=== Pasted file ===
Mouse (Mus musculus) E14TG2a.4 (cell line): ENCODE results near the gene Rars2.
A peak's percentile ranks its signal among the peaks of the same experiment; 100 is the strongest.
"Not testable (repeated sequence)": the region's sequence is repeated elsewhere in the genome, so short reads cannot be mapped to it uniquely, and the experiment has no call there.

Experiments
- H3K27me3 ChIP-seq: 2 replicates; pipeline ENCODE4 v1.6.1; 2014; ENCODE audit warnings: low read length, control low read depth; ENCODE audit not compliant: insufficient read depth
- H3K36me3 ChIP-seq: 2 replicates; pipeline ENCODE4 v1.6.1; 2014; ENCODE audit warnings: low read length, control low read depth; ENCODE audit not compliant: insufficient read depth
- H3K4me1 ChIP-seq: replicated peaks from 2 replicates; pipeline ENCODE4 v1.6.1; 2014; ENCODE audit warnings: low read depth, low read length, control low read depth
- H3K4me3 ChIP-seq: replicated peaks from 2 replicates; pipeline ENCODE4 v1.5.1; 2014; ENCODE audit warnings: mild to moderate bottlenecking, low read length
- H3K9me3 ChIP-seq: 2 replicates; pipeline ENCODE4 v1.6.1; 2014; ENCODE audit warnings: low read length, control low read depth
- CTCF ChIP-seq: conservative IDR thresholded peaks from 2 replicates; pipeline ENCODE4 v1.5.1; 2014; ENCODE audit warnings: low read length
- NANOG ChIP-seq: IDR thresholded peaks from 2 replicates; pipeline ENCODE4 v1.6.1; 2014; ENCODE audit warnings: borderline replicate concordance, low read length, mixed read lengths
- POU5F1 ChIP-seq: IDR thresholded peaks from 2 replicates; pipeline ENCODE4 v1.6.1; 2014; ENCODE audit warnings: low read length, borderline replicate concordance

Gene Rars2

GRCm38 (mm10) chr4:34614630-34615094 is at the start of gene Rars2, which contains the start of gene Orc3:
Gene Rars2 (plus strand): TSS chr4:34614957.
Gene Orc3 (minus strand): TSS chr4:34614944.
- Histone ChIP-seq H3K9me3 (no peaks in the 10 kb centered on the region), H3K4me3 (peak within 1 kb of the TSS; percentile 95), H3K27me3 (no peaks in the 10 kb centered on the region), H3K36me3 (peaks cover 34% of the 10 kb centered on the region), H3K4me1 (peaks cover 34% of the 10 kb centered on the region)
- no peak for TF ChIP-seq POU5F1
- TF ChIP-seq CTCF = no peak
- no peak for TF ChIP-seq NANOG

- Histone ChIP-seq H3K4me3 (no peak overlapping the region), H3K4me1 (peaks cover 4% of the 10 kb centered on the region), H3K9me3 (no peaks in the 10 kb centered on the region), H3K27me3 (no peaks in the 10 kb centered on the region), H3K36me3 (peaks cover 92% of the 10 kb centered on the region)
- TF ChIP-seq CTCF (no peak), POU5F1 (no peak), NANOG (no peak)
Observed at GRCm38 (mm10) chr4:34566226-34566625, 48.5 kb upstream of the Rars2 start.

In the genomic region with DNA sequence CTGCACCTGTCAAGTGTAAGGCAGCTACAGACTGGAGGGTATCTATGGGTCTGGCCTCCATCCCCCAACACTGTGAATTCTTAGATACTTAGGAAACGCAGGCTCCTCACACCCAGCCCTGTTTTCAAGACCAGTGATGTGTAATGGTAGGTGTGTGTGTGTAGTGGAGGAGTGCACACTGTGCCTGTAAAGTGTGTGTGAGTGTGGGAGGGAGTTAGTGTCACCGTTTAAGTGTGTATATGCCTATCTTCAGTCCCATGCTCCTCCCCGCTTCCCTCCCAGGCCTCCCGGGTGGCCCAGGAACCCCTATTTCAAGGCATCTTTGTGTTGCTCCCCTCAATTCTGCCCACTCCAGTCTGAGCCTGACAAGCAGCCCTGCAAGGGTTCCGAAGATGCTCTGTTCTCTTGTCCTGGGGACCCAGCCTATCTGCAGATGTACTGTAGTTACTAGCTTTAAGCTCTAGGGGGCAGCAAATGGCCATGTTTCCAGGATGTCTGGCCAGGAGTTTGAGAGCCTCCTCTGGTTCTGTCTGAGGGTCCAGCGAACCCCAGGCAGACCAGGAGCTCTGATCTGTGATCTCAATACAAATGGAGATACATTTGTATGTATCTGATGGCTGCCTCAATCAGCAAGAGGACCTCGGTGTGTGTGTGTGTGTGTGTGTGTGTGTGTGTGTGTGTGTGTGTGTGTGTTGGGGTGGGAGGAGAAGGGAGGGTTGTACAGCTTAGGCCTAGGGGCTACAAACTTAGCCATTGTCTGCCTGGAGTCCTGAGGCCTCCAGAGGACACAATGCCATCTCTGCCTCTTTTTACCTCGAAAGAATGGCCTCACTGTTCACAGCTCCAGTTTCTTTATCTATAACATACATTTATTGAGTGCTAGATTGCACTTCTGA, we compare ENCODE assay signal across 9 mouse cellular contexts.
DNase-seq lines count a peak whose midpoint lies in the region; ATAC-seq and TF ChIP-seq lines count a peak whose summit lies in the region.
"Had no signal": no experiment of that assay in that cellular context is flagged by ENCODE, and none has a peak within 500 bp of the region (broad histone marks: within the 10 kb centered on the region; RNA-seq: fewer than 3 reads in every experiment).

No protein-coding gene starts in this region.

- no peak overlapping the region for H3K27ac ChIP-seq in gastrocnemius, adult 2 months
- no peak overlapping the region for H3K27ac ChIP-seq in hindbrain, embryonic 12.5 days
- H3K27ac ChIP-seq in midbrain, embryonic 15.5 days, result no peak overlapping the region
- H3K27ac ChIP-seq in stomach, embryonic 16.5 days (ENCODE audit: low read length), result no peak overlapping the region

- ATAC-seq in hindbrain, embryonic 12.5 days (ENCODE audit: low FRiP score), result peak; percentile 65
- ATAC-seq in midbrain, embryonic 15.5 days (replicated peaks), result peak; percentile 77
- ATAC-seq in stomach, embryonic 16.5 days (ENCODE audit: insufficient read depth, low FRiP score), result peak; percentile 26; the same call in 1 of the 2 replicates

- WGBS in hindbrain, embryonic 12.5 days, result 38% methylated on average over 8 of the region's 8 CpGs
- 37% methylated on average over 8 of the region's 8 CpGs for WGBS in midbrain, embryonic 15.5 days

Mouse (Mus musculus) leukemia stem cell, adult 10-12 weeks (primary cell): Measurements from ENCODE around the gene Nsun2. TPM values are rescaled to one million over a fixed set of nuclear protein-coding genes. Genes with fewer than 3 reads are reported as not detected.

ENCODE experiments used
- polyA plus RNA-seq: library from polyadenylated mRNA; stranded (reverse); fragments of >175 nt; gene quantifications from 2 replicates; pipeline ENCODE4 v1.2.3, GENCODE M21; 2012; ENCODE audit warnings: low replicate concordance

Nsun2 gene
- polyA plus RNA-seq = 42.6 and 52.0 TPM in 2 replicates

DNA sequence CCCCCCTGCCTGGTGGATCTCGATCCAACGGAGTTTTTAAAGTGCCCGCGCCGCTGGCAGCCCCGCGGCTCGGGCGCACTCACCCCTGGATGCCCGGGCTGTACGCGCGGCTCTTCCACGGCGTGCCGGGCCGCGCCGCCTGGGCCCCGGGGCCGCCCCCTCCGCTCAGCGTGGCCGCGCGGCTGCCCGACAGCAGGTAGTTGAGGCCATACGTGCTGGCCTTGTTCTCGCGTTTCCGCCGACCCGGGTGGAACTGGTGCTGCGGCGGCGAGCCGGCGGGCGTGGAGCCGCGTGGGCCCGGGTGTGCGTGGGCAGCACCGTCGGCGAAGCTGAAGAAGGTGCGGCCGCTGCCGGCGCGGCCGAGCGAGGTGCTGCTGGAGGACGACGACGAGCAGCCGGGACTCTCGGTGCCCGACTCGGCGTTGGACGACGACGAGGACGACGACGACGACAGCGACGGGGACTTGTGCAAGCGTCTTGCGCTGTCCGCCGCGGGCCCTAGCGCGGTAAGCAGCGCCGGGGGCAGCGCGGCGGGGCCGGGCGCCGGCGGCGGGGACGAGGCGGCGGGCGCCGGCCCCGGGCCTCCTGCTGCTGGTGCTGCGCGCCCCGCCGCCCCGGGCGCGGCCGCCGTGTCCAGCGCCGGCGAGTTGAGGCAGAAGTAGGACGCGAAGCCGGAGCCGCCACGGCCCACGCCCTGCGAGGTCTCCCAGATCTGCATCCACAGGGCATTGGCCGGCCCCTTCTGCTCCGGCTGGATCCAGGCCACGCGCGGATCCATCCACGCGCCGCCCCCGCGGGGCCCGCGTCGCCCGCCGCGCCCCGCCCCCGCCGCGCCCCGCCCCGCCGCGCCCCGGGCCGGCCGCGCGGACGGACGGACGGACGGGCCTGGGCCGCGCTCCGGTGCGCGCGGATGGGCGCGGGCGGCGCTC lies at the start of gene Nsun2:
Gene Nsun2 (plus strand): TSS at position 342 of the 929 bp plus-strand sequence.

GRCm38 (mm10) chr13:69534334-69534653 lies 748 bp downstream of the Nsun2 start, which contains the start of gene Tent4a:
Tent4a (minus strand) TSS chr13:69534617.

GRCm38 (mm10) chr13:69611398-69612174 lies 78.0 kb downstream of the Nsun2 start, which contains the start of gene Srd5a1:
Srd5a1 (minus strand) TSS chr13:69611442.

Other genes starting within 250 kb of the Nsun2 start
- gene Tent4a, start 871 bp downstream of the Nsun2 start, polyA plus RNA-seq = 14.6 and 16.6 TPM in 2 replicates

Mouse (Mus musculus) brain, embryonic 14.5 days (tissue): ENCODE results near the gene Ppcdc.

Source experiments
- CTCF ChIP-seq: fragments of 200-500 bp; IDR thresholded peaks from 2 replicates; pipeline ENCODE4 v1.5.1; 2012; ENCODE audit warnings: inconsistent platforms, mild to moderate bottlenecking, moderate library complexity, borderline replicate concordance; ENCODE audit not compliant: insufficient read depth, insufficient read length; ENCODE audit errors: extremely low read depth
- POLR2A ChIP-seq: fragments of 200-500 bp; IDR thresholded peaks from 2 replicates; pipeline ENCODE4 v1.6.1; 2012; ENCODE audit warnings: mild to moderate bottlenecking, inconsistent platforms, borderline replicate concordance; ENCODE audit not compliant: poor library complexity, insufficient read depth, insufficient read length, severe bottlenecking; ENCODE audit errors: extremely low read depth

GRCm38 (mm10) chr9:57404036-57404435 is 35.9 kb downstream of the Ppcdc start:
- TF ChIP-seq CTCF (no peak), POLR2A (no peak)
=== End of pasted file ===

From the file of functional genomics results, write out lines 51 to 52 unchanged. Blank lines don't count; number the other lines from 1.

Source experiments
- CTCF ChIP-seq: fragments of 200-500 bp; IDR thresholded peaks from 2 replicates; pipeline ENCODE4 v1.5.1; 2012; ENCODE audit warnings: inconsistent platforms, mild to moderate bottlenecking, moderate library complexity, borderline replicate concordance; ENCODE audit not compliant: insufficient read depth, insufficient read length; ENCODE audit errors: extremely low read depth